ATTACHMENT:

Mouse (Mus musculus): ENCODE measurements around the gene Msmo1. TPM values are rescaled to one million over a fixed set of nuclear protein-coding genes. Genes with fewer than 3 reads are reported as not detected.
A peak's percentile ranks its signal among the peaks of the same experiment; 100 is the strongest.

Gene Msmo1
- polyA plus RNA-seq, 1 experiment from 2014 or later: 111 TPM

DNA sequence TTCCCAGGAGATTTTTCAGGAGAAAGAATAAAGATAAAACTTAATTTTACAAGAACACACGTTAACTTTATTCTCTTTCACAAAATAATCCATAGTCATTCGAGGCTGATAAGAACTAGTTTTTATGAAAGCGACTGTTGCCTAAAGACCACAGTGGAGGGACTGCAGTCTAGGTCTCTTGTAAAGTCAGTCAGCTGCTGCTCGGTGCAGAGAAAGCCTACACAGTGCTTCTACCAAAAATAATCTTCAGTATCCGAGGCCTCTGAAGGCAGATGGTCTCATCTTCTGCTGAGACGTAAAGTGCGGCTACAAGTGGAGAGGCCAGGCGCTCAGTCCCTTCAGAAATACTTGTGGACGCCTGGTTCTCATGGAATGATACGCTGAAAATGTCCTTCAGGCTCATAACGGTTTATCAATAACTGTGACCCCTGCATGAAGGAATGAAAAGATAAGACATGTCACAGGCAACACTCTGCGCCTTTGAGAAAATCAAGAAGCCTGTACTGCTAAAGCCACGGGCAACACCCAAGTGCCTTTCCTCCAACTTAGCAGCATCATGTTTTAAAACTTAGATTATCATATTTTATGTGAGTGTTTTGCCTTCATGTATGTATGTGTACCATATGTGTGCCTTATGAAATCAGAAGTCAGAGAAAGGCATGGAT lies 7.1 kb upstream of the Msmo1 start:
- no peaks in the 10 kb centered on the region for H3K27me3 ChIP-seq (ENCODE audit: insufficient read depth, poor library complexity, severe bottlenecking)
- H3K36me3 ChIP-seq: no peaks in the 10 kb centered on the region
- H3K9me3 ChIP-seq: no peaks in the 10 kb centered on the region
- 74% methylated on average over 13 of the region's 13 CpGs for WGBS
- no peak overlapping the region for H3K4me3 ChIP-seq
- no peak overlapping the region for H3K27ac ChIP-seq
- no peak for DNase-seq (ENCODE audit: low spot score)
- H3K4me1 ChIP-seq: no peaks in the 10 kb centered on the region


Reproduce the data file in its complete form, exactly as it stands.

Mouse (Mus musculus): ENCODE measurements around the gene Msmo1. TPM values are rescaled to one million over a fixed set of nuclear protein-coding genes. Genes with fewer than 3 reads are reported as not detected.
A peak's percentile ranks its signal among the peaks of the same experiment; 100 is the strongest.

Gene Msmo1
- polyA plus RNA-seq, 1 experiment from 2014 or later: 111 TPM

DNA sequence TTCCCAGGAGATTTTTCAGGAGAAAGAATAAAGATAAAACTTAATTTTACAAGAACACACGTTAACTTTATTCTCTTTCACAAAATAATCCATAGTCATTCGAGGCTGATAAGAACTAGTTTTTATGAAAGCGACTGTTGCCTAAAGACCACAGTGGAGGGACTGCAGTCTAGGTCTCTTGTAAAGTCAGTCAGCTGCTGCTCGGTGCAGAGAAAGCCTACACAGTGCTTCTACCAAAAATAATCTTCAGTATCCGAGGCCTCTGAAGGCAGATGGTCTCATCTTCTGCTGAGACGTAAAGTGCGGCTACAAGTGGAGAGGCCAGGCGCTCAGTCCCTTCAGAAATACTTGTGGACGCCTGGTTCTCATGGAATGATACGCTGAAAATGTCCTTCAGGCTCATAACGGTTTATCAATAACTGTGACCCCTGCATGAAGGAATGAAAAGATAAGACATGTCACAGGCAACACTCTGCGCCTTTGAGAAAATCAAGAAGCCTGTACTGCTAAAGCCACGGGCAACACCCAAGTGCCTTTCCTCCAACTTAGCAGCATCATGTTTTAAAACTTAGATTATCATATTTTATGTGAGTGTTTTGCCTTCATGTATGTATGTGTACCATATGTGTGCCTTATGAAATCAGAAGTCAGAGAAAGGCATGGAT lies 7.1 kb upstream of the Msmo1 start:
- no peaks in the 10 kb centered on the region for H3K27me3 ChIP-seq (ENCODE audit: insufficient read depth, poor library complexity, severe bottlenecking)
- H3K36me3 ChIP-seq: no peaks in the 10 kb centered on the region
- H3K9me3 ChIP-seq: no peaks in the 10 kb centered on the region
- 74% methylated on average over 13 of the region's 13 CpGs for WGBS
- no peak overlapping the region for H3K4me3 ChIP-seq
- no peak overlapping the region for H3K27ac ChIP-seq
- no peak for DNase-seq (ENCODE audit: low spot score)
- H3K4me1 ChIP-seq: no peaks in the 10 kb centered on the region